Left-wing Italian film-maker, Nanni Moretti, has attacked many institutions in his time: his 2006 film The Caiman laid in to Berlusconi. Not a surprise then that the Catholic Church would eventually be a target, though with Habemus Papam he hasn’t gone in for the kill, only stirred things up a little with this comedy which has not upset the church too much.
The Daily Telegraph commented,
We Have a Pope is based on a delightfully witty premise. It has drawn mild disapproval from the Vatican, along the lines that the film does not represent the real church.
That is not a criticism. You are thanking me. You must be thanking me, for not depicting the real church.”
The film centres on the election of a new Pope. The cardinals are all in the Sistine Chapel but no-one wants the job. 85 year-old French actor Michel Piccoli plays Melville, the chosen one, who panics. A psychoanalyst (played by Moretti) is called in to determine the cause of Melville’s problems, but this therapy session is carried out in front of cardinals and Vatican official.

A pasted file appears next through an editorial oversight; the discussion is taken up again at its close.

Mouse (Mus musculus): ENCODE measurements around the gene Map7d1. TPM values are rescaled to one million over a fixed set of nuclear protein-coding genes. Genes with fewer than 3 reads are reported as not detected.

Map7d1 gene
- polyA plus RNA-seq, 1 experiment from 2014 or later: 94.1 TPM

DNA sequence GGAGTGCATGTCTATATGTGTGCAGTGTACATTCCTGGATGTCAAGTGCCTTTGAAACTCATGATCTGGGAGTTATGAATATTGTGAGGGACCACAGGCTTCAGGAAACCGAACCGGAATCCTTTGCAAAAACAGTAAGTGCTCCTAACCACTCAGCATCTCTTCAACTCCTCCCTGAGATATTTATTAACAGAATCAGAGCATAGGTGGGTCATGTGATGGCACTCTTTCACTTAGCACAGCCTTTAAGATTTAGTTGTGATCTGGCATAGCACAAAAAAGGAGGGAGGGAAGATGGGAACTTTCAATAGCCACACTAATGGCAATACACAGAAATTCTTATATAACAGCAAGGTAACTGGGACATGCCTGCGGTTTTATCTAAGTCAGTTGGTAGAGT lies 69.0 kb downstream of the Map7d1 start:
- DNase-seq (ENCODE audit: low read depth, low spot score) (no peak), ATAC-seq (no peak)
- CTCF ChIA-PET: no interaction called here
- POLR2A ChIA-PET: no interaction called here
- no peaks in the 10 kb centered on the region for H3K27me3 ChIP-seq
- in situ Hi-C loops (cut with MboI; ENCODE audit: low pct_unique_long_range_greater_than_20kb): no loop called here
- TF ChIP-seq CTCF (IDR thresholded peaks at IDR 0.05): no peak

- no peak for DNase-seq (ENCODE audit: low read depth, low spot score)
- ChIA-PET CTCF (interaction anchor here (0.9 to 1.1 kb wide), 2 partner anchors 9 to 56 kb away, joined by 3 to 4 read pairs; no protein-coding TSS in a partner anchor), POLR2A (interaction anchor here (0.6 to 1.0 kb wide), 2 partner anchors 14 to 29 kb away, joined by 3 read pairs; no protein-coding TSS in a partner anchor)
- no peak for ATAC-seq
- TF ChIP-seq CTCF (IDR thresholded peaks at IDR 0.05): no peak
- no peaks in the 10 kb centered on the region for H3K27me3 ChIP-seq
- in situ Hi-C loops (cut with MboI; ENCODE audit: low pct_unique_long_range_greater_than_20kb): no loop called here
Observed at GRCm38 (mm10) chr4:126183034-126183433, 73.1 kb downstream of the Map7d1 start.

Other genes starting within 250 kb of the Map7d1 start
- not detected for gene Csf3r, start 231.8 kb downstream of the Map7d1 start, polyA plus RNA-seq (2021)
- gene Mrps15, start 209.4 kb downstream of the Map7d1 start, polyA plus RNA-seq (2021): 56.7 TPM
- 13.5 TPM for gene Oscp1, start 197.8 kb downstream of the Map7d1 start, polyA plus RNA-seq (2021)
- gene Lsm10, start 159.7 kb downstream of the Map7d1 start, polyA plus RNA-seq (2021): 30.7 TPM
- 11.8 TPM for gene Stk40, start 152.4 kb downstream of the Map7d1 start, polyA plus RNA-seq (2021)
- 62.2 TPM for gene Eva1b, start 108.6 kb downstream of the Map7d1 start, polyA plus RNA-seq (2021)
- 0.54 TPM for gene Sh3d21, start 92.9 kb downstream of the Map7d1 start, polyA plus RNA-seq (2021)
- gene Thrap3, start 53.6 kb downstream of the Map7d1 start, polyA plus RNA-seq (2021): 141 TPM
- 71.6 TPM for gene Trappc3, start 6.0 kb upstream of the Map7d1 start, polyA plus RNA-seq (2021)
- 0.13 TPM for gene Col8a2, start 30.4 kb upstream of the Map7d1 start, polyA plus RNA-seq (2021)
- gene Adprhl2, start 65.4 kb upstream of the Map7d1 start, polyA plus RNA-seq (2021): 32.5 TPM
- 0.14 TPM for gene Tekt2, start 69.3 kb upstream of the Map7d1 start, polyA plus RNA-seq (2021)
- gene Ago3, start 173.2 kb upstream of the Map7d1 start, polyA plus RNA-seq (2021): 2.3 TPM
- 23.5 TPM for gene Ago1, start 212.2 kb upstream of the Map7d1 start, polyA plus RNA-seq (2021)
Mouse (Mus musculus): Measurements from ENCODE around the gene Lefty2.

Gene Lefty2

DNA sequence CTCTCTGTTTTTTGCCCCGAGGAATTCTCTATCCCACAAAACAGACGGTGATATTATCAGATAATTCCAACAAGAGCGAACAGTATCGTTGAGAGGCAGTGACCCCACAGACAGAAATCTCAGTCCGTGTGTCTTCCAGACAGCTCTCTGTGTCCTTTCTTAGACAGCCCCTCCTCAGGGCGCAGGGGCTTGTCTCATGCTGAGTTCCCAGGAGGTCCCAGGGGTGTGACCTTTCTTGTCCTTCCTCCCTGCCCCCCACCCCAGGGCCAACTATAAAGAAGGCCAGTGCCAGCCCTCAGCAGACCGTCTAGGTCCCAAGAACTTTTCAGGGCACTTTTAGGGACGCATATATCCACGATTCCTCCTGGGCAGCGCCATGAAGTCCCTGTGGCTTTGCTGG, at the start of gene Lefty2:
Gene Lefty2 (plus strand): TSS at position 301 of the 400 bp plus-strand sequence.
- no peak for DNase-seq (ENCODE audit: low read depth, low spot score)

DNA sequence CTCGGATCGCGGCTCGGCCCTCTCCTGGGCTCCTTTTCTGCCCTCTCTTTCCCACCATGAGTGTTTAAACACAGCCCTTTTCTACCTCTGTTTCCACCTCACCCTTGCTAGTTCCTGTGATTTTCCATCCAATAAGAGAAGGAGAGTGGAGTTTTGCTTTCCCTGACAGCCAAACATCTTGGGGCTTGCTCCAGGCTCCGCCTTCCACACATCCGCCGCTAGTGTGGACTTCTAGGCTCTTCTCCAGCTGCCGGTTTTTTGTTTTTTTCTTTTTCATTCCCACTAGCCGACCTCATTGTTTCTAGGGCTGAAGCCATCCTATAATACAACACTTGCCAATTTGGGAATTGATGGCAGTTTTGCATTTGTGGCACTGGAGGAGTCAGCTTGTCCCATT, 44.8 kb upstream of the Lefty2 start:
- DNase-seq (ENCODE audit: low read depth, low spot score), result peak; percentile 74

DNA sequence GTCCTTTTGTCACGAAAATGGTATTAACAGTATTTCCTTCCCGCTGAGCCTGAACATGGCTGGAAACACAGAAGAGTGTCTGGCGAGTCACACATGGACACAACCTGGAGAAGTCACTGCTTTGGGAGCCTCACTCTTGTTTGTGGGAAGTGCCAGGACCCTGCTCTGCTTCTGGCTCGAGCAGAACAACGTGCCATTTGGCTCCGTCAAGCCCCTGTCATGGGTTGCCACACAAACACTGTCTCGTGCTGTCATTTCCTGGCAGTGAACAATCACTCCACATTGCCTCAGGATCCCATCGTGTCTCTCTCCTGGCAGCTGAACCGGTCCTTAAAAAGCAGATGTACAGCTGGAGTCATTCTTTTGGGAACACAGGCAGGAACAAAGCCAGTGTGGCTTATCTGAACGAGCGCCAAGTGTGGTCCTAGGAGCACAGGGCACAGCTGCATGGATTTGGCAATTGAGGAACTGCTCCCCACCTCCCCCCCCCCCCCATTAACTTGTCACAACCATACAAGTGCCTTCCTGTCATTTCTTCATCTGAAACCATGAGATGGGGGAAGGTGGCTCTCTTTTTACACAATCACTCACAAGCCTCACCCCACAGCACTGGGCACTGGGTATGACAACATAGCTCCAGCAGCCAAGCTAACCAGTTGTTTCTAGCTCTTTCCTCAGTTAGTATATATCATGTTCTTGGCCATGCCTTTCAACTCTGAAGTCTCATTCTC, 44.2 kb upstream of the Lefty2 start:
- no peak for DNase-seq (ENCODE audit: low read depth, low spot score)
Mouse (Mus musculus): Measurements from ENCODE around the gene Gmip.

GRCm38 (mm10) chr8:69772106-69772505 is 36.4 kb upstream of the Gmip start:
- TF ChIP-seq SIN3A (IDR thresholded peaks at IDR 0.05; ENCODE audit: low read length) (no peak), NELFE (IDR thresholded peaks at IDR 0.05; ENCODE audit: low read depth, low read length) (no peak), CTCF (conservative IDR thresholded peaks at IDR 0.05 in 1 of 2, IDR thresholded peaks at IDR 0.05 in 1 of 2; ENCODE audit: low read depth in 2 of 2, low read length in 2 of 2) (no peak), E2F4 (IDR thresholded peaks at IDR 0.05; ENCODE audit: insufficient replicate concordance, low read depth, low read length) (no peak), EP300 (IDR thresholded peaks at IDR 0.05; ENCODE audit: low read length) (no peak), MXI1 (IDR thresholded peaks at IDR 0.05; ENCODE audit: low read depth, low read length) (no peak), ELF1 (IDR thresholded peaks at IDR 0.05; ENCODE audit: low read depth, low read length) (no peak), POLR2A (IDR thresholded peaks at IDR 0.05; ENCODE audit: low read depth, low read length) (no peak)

While I was writing the movie, I read many documents that said many newly elected Popes panicked and had this trouble. In an interview, Benedict XVI said that he had the same feeling when he learnt he was elected. He said so, so we have to believe him.
“I’d also been struck by the fact that within a few minutes a man who has never been seeking this change all of a sudden has to be the incarnation of God on Earth – which is a huge thing…
…“Maybe we do need to have Popes and prime ministers, but maybe they should be a little different from what they are. When I show the human side of the Pope in this film, he’s not ashamed of showing and giving a name to his feeling of uneasiness.”
We Have a Pope opens in the UK on December 2
Graham Spicer is a writer, director and photographer in Milan, blogging (under the name ‘Gramilano’) about dance, opera, music and photography for people “who are a bit like me and like some of the things I like”. He was a regular columnist for Opera Now magazine and wrote for the BBC until transferring to Italy.
His scribblings have appeared in various publications from Woman’s Weekly to Gay Times, and he wrote the ‘Danza in Italia’ column for Dancing Times magazine.